When I met with the writer she told me that she hadn't touched the script in a few years because no actors responded to it. We made a deal, I would bring the picture to my investors if she would spend the next six months rewriting it with me. When it was done I was so happy with it I felt like we had written Gone with the Wind.
Now all we needed was money and a cast. I flew to New York and pleaded my case...curiously the investors agreed to give me $3.5 mil, a modest budget but workable. Together we held our breath as the script hit the streets, how would agents react to a first time director for such a strong piece of material, how would black actors react to a white boy directing such sensitive subject matter and could we get great actors for no money.
The three main roles were mom, daughter and grandmother. We decided to cast the mom first, she needed to be beautiful, disconnected and bound tightly so we met with Lynn Whitfield who I loved in "Eves Bayou". She was a tough cookie, skeptical but curious enough to say "yes".
Jurnee Smolett in "Eve's Bayou"
As we discussed the grandmother I was conflicted by so few choices so we cast the daughter who had been abandoned by mom and struggling to eat as a dancer in the city. During a conversation with Lynn about Eves Bayou we talked about the powerful performance the young girl who played her daughter gave. A few days later I asked our casting director if we could see her and wondered what she looked like ten years later. As soon as Jurnee Smolett began to read we knew she was the one.
Jurnee all grown up
Now we needed to cast the grandmother who was the keeper of secrets imprisoned in her denial. All of the likely actresses were suggested...Cicely Tyson, Ruby Dee, Della Reese but I wasn't feeling it, this role was the centerpiece of the film and I wanted it to be somebody the audience wouldn't expect...Eartha Kitt!!!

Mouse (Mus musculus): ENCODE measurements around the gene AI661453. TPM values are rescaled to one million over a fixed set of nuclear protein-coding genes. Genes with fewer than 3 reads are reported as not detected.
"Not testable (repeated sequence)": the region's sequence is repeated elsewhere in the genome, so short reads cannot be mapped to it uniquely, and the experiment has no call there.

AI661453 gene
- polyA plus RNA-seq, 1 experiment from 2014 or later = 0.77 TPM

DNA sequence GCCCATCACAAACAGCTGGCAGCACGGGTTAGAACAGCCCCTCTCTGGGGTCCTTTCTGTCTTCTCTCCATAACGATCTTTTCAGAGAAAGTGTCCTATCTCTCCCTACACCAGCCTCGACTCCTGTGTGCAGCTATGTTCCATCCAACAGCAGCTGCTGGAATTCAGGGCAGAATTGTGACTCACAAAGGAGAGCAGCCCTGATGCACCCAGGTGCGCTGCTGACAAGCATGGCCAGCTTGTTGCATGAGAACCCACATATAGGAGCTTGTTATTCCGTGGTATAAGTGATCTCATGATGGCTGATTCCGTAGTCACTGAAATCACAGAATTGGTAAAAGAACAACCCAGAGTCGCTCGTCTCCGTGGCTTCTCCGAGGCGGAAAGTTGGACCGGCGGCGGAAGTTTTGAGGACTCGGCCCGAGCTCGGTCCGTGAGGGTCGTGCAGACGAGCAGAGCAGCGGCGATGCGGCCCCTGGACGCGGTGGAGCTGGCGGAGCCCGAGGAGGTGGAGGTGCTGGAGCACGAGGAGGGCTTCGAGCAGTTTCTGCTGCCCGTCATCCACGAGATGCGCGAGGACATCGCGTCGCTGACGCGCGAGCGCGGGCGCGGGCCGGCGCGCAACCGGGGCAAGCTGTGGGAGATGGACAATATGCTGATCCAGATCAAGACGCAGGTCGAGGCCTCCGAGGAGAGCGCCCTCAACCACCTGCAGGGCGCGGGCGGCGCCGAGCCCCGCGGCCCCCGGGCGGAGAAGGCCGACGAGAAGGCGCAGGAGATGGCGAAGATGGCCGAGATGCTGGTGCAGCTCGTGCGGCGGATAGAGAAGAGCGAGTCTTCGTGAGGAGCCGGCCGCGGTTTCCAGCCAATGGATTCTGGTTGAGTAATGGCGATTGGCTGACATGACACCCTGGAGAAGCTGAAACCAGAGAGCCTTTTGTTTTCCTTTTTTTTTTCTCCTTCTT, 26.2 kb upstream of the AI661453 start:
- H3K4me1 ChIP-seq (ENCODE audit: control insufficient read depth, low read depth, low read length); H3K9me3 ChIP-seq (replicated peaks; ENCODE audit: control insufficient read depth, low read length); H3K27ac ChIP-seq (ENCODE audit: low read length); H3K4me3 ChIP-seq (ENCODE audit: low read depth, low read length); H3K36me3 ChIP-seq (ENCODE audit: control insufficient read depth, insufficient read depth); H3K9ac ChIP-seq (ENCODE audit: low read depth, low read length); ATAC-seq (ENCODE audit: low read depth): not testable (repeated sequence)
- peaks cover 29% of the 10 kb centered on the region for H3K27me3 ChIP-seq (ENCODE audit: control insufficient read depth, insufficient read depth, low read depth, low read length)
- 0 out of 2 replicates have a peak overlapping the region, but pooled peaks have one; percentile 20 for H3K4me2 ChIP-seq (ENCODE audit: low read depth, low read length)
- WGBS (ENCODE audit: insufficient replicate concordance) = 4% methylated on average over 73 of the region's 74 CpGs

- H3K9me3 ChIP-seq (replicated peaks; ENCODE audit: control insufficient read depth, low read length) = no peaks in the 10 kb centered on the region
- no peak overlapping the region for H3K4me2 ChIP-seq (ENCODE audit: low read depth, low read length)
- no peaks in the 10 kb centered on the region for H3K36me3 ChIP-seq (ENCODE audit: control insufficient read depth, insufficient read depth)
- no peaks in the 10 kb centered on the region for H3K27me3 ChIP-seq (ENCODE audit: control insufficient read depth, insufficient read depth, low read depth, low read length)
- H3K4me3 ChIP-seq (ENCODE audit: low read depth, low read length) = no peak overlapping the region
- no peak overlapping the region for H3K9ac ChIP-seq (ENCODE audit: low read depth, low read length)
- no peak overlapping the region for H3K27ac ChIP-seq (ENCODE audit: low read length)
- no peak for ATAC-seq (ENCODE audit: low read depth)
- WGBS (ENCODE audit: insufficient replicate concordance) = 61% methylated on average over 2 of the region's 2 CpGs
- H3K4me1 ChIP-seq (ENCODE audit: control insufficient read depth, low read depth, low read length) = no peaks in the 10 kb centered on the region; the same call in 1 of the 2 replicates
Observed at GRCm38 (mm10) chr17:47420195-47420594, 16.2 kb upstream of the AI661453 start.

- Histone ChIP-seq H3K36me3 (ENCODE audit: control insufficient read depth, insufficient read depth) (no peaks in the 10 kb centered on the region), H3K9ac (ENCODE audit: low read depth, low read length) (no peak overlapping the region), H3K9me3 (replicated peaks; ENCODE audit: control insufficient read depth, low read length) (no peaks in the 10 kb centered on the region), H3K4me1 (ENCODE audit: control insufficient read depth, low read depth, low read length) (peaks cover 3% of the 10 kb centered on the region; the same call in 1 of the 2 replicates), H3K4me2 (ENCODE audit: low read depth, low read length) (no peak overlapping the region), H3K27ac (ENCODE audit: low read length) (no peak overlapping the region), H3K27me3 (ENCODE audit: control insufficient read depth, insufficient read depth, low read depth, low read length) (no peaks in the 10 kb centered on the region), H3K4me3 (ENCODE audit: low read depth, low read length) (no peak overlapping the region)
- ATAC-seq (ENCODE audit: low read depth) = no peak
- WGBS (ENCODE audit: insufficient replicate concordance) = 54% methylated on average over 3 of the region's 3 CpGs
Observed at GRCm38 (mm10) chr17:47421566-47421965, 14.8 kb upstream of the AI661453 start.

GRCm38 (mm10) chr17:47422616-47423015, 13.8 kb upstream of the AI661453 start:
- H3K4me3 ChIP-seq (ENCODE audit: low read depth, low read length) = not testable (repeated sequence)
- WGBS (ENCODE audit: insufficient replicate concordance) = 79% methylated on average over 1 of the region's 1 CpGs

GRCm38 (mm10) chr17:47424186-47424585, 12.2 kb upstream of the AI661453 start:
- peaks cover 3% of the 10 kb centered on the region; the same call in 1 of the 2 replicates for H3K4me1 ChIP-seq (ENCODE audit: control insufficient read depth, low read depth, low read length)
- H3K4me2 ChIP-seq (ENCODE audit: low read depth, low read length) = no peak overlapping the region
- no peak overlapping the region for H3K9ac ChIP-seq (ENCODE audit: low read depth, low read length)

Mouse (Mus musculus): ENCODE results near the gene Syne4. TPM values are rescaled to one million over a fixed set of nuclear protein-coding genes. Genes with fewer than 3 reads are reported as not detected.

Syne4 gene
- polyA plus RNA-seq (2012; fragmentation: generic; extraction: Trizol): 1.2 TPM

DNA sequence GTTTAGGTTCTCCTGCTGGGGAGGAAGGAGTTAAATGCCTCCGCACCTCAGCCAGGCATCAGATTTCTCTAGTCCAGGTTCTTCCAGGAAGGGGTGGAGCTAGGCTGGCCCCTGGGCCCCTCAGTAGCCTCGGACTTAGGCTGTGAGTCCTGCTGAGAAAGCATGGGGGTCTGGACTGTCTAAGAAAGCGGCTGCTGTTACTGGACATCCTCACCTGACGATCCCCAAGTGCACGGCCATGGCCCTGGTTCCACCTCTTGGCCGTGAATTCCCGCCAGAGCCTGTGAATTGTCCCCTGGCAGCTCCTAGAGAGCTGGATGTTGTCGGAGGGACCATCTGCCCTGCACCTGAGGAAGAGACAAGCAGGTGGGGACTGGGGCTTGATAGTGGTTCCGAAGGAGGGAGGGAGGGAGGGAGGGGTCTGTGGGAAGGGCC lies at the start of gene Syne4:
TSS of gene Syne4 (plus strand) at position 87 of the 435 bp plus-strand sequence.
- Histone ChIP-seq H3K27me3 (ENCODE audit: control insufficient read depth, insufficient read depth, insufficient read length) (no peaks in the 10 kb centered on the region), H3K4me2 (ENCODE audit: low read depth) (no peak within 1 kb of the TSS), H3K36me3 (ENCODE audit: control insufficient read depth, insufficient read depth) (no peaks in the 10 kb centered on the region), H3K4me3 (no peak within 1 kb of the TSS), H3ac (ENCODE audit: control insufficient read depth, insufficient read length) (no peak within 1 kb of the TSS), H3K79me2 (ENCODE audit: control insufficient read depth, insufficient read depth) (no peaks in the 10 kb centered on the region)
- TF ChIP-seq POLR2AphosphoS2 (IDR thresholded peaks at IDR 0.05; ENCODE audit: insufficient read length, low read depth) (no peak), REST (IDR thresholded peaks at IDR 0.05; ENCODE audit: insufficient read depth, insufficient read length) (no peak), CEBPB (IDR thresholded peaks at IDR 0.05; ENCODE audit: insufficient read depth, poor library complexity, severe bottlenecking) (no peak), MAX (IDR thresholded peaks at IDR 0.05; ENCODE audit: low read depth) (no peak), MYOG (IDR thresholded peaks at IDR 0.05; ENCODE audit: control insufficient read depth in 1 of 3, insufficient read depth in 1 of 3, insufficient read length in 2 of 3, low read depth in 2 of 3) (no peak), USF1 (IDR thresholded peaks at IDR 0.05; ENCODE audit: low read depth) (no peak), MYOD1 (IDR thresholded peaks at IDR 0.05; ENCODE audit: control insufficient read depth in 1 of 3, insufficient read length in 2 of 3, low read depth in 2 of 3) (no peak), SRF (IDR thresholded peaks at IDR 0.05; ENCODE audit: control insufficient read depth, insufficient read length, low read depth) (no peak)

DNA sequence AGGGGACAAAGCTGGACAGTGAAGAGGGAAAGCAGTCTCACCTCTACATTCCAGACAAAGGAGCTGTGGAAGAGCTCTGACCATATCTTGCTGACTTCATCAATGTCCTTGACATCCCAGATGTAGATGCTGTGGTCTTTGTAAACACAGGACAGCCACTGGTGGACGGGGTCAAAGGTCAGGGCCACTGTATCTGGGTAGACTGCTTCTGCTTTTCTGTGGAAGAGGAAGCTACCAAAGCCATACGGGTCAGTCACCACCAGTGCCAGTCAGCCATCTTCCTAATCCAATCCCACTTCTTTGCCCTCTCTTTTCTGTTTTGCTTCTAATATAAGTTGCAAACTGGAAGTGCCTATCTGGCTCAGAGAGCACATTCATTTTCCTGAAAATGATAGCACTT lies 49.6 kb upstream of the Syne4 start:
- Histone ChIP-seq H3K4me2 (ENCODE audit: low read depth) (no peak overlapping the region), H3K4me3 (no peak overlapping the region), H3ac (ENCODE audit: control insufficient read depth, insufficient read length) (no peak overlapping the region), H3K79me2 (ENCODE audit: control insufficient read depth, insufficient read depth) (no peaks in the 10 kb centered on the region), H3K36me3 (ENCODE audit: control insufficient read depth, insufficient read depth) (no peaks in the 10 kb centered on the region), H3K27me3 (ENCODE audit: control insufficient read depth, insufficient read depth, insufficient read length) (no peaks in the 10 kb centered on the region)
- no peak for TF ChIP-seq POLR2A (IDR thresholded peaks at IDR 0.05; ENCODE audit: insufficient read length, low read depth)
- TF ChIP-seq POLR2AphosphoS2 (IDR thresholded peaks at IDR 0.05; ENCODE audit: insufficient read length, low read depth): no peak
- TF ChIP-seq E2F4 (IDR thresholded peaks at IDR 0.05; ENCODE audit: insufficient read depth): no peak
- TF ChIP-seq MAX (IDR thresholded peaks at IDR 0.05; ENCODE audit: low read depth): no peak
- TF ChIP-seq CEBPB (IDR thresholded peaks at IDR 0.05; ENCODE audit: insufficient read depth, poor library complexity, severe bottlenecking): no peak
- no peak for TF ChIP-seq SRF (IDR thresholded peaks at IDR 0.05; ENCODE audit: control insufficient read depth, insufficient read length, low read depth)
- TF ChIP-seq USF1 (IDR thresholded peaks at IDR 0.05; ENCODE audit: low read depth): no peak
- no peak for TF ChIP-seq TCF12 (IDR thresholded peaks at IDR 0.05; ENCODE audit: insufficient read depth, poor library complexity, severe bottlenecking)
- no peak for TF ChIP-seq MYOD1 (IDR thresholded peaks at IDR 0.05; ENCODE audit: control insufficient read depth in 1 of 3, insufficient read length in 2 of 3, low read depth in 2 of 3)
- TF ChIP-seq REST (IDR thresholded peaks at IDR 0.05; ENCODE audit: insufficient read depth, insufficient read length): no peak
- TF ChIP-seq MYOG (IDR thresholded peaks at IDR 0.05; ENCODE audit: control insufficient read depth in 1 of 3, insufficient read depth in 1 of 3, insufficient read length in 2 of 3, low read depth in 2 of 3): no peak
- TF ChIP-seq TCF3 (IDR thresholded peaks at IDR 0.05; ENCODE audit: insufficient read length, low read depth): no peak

As 5pm neared I moved deep into the Grill Room where we were meeting and I played musical chairs for a couple minutes, where should I sit, where should she sit... As I settled into my chair I reminded myself that this was the same woman who was blackballed in America for speaking out against the Vietnam war...AT THE WHITE HOUSE!
And then she was there, standing at the podium with her daughter Kitt. She was dressed in a full length fur coat, black dress and black boots, black gloves and a black hat. As she walked the aisle morphed into a catwalk, everything stopped even the cooking. It was slow motion, she was indeed the sex kitten, perfectly sculptured legs and eyes that could disarm a nuclear weapon.
I'm standing now, ready to greet her. "Hello Harry I'm Eartha and this is my daughter Kitt". Already I'm confused because her daughter is white...blonde hair blues eyes white. Eartha sits but doesn't remove her coat, gloves, hat, nothing....so this should be a quick meeting. She starts the conversation..."Tell me how you see this character", that I can do which is a huge relief. "Tell me why me"...I see her in you..."People will have a hard time sympathizing with her"...it's a messy film. Silence.